Thursday, March 16, 2023

Who is the king of Chicken a la King?

Chicken a la king, said the respected New York times columnist Marion Burros in 1989, is an “unspeakable mixture of flour-laden sauce with bits of canned mushrooms, canned pimento and overcooked chicken.” (The Entree that Wouldn’t Die by Marion Burros)

Burros quotes James Beard on the subject:

“Usually prepared in mediocre fashion, it is found in many tearooms and restaurants. Their version has little to do with the original, which is really quite good if done with care and fine ingredients. It should be served at once and not kept hot over water for hours - this can kill even the best food.”

While Burros lists two or three possible origins for the name “a la king,” the current Wikipedia article lists five possible origin stories. Some were named “Keene” and some named “King,” and they were mainly the chefs or patrons at well-known restaurants at the end of the 19th century when the dish first became popular. The 1906 edition of the Fanny Farmer cookbook offered a recipe for it. Its popularity lasted well into the 1960s or so. I think it is one of several dishes that were good and even imaginative in their original form 100 years ago or so, but degenerated into commercial mediocrity or downright ickiness.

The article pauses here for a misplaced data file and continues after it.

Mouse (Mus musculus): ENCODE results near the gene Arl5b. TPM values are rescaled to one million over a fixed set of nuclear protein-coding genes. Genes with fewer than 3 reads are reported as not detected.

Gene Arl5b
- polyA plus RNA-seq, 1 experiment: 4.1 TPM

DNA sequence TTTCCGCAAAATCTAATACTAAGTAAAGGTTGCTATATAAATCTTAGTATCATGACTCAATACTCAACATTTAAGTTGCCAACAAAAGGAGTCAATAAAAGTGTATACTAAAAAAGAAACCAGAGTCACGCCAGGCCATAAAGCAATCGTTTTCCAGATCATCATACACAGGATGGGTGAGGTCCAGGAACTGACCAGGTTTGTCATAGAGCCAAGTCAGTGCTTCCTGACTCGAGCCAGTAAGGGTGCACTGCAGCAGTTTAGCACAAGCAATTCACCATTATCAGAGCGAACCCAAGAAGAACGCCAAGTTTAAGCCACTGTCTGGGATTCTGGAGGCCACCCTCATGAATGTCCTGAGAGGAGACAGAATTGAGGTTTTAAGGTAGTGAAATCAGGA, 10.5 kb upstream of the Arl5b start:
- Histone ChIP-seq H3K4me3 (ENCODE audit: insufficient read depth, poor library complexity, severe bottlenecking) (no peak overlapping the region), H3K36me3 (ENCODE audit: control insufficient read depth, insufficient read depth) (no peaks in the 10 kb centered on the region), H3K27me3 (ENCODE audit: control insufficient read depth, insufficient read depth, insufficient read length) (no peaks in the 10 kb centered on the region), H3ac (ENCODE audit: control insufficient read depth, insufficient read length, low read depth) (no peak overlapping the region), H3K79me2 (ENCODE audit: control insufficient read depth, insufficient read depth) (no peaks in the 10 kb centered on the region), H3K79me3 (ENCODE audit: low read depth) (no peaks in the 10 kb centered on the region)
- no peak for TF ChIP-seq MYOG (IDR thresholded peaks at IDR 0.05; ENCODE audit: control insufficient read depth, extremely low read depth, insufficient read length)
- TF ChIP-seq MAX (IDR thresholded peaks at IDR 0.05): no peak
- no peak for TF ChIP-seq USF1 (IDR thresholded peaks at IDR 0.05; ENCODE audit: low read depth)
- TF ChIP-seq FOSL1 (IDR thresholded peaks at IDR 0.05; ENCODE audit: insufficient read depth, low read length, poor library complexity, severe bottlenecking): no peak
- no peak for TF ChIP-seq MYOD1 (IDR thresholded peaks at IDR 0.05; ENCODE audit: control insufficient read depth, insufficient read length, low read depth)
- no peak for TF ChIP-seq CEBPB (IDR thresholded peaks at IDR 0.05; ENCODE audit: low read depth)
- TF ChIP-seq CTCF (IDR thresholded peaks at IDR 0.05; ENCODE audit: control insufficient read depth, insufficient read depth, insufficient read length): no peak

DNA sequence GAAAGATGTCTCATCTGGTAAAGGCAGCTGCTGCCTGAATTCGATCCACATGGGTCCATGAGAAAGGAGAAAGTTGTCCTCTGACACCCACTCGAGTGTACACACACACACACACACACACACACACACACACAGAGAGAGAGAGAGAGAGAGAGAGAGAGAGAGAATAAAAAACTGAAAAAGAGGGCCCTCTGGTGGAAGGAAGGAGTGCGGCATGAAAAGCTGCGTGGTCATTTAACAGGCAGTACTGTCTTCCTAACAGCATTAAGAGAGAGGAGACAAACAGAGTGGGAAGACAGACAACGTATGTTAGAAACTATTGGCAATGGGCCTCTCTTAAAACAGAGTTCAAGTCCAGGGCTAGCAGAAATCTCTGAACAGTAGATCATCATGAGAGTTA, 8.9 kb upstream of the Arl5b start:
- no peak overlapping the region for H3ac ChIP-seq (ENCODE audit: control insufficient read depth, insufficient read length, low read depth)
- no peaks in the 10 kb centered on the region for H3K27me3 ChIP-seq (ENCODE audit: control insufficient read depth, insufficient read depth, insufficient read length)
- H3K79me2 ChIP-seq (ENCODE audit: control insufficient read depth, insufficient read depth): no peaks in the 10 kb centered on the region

For some reason I occasionally make this dish (which I associate with school cafeterias and other institutional food) but I use decent ingredients, and it’s not that bad. Last night I had some very rich chicken stock that I made when roasting a chicken. A really good sauce made from such stock is in my opinion necessary (not the pasty white or yellow glop that was a standard feature of the dish in my past).

Ingredients for decent chicken a la king: home roasted chicken, roasted red peppers,
frozen peas, chopped green onions, and really good fresh mushrooms.

I add the chicken at the last minute because I don’t like it to be overcooked.

Garnished with the green onions, and eaten with home-baked sourdough bread and a fresh salad and cranberry chutney…
Not bad at all!

Blog post and photos © 2023 mae sander


Jenn Jilks said...

Good for you!

anno said...

Just goes to show: If you start with good honest ingredients, and then treat them respectfully and with affectionate attention, you are bound to end up with something delicious (regardless of their original "inspiration"). Well-done!

DVArtist said...

Your food always looks so good. Your table settings too. Have a nice evening.

Sherry's Pickings said...

yes always important to use good quality ingredients. I've been watching these hilarious videos on Youtube lately where they just open some packets and cans and throw everything into a casserole dish. YUck!!!

Bleubeard and Elizabeth said...

Looks different and better than anything I have ever eaten call a la King.

eileeninmd said...

Your recipe sounds delicious, much better than the can version.
Thanks for sharing. Take care, have a happy weekend.